It’s been six years since pre-teen heartthrob turned suave Saturday Night Live favorite Justin Timberlake released an album. He broke his dry spell on March 15 with “The 20/20 Experience,” a confusing showcase of what happens when conventional pop music mixes with beats befitting a New York City nightclub.
“20/20” has no easily defined genre. Each song is an eclectic mix of sounds, including Motown-styled instruments, beatboxing, Middle Eastern-styled chanting and jazz, all with Timberlake’s famous falsetto voice soaring over the background noise. The diversity in genre is what sets “20/20” apart from most contemporary pop albums, and certainly from anything audiences heard from Timberlake before, but it is also the cause of the album’s greatest problems.
Most songs have a catchy beginning but end up losing focus as they drag on. The fifth track, “Tunnel Vision,” begins with a weird jazz fusion and eventually transitions to violins, a child talking, synthetic beats, snaps and annoying shrieks. The six-minute, 46-second long song lasts far too long for all of the bizarre genre twists to fit together naturally. Frankly, it becomes difficult to listen to once the heavy breathing and girly screams kick in.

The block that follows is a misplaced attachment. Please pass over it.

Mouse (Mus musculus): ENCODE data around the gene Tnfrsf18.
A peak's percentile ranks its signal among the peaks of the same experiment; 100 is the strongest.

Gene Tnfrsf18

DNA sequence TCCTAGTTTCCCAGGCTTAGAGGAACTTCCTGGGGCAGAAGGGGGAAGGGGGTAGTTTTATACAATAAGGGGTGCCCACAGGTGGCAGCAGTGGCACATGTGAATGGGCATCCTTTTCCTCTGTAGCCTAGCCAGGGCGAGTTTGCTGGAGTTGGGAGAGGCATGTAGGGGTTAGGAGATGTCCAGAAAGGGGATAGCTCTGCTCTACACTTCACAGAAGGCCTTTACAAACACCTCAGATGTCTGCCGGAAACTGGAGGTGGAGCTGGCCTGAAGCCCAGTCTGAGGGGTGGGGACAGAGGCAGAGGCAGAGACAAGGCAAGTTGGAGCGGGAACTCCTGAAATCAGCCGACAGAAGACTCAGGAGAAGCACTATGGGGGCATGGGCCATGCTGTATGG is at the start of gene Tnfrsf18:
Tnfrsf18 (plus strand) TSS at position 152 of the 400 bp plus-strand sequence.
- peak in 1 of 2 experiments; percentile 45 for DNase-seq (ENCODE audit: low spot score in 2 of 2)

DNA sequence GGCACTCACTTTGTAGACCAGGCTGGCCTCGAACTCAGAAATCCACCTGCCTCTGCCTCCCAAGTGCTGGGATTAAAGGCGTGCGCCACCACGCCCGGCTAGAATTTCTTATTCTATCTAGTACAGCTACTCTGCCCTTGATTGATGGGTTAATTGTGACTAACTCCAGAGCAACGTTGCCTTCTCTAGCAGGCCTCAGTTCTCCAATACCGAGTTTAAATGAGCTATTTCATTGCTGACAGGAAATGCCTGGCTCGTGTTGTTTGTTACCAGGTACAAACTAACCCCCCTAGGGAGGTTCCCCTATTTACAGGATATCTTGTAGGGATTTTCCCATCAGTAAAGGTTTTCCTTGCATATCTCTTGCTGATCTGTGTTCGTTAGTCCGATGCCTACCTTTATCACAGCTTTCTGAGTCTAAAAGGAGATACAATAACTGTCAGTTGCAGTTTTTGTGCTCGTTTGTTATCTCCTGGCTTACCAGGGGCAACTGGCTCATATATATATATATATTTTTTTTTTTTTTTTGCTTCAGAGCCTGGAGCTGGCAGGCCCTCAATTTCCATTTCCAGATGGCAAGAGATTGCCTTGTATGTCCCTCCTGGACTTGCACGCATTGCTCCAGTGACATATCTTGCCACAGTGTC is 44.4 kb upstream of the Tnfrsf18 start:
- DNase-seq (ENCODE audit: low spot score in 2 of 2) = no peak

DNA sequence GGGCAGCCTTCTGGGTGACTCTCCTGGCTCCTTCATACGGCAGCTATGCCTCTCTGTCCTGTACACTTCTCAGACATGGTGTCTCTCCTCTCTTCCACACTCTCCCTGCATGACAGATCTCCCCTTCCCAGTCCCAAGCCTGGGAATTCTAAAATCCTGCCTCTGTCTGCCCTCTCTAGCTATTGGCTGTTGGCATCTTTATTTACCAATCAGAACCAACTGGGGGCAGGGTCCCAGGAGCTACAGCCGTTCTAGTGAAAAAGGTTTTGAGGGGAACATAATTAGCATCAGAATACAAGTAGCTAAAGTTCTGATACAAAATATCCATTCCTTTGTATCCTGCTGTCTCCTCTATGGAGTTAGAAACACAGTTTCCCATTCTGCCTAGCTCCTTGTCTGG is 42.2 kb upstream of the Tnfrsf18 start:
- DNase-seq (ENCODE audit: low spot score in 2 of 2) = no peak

“20/20” is a huge departure from his previous album, “FutureSex/LoveSounds,” which had pop sounds typical of a former boy-band star like Timberlake, but the album is not completely devoid of catchy tunes. Between the muddled and overloaded tracks lay a few gems, like “That Girl,” which features something of a jazz duo playing along with Timberlake’s soulful voice. Singles “Mirrors” and “Suit & Tie” also bring this soulful and catchy pop sound and manage to do so without mixing characteristics of a dozen other genres.
“The 20/20 Experience” is, all in all, an interesting comeback for Timberlake. The album is at its best when the songs are simple and classic, like the slow and R&B reminiscent “Pusher Love Girl.” It seems that Timberlake, along with producer Timbaland, is attempting to redefine the pop genre but unfortunately makes tracks too busy for them to be coherent.
Two and a half stars.